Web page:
If your nose begs for a tissue, and your head feels full, chances are you’re 1 of 17 million Americans who suffers from sinusitis — inflammation of the sinuses that connect to the nasal cavity.
Allergies often cause chronic conditions (lasting 12 weeks or more), and viruses — not bacteria — typically trigger acute infections. Yet 70% and 80% of all cases, respectively, are treated with antibiotics — overkill, according to recent studies. Overprescribed antibiotics remain a concern thanks to the development of drug-resistant bugs, and Swiss researchers determined those medicines do little to improve quality or duration of recovery anyway — even in severe sinus infections.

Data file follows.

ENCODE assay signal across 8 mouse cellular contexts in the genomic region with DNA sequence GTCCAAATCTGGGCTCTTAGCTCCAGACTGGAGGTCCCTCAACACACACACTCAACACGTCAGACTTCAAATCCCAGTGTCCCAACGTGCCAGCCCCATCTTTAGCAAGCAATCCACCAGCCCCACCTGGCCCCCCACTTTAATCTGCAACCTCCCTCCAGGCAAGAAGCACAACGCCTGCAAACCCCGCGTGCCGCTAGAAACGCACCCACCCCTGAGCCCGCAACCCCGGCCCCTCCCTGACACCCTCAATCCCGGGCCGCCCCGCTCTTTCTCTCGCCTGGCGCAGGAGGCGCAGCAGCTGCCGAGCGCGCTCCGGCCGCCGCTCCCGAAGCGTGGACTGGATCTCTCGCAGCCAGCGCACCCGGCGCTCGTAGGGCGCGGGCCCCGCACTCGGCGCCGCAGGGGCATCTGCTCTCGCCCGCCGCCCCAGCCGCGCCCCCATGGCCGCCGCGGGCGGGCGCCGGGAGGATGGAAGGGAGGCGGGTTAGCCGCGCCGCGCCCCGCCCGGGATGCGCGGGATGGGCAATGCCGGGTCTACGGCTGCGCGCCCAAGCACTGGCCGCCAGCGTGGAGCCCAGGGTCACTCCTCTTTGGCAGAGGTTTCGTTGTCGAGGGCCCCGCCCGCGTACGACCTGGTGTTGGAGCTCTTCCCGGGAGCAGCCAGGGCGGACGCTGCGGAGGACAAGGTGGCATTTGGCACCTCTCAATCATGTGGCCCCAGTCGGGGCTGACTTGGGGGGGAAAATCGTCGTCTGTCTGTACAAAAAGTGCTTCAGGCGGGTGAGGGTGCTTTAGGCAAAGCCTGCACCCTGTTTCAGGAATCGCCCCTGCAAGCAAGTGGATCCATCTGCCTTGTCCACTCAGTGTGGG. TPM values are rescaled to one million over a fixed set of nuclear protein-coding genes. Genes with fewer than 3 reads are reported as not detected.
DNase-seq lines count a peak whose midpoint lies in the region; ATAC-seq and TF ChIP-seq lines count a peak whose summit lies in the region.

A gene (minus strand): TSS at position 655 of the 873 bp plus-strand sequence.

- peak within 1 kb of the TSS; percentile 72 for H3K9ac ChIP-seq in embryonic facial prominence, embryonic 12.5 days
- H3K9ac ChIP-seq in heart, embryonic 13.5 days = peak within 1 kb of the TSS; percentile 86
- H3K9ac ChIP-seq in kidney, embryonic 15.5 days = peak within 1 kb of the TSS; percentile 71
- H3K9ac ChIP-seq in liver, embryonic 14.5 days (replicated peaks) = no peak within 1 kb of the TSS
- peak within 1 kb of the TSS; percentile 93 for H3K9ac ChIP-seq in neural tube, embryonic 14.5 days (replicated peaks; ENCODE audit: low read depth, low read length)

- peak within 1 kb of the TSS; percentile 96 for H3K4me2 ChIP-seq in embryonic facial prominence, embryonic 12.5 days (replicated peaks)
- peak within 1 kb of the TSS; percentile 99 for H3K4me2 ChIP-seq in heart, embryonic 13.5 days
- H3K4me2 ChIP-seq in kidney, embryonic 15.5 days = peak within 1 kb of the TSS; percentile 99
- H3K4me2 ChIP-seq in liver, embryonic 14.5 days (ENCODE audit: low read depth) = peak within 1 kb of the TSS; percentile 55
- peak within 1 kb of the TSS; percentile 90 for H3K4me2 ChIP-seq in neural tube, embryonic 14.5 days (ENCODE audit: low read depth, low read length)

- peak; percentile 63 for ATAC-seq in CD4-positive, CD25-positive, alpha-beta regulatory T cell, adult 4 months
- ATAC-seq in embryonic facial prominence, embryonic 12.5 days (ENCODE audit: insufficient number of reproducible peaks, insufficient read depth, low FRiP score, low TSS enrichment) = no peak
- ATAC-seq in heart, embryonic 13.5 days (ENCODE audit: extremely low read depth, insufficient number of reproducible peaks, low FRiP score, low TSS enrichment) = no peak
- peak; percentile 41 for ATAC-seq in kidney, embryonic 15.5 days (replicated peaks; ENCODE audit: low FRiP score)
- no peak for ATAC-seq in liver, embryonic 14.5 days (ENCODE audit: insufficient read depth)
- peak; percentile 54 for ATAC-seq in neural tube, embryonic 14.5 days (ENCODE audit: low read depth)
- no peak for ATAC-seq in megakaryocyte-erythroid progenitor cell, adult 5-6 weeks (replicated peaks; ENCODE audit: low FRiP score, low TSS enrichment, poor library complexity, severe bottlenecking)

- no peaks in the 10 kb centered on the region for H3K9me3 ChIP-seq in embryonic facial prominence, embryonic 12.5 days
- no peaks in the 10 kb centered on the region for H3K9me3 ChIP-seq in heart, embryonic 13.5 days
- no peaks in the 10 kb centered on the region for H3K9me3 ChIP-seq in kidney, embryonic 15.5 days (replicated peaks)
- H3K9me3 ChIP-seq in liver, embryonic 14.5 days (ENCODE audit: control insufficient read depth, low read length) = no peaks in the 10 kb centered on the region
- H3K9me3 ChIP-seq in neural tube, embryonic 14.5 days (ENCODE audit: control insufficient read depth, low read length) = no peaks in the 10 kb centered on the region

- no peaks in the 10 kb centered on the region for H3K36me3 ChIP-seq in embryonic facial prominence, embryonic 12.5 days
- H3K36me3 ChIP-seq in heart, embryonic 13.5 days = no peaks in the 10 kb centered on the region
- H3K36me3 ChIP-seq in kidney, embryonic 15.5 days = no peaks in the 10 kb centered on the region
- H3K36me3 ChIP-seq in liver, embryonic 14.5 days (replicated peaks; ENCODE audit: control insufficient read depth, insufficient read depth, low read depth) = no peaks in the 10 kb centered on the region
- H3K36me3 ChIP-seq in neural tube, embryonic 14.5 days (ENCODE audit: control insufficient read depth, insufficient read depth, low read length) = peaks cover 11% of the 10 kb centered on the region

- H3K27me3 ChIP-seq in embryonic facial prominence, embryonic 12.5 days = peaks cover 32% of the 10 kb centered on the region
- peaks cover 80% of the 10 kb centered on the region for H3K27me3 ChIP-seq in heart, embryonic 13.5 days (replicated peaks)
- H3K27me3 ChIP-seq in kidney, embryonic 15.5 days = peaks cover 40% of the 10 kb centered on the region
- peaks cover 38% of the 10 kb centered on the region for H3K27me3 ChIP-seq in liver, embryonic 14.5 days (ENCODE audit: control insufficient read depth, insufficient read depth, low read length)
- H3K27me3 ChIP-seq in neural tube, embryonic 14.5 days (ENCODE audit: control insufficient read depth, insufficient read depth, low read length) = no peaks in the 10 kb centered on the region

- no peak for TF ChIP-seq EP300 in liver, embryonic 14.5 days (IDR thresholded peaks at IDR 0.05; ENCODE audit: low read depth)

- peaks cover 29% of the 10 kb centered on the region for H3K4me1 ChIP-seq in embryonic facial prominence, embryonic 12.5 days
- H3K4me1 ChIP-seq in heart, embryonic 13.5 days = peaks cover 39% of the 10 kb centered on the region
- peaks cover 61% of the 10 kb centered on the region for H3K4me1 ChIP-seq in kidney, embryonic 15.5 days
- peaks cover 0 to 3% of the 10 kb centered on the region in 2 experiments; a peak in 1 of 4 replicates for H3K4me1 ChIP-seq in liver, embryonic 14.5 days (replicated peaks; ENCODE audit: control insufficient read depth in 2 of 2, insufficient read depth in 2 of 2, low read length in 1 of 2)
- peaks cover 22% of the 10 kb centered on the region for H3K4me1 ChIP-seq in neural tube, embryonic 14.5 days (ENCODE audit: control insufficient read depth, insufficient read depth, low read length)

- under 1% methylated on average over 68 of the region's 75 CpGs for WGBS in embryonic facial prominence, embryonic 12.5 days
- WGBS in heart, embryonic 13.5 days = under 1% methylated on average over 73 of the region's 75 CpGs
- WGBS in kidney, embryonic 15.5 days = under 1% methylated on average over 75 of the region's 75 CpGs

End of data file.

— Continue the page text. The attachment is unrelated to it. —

So should you pop a pill or ride it out?
If you’re battling multiple symptoms (facial pain, pus, foul-smelling or greenish discharge, and fever) for more than 7 days, see your doctor.
Always inquire about alternative treatments. Sometimes doctors are afraid to play the wait-and-see game, but if you ask about a less aggressive course of action, you might get a temporary prescription reprieve to give your body and Mother Nature a shot at healing.
Help keep your sinuses clear by cleansing them with a saline rinse. If trouble has already set in, squirt the salt-water mixture into each nostril 4 times a day.
Try steam treatments to help open up the cavities and drain mucus.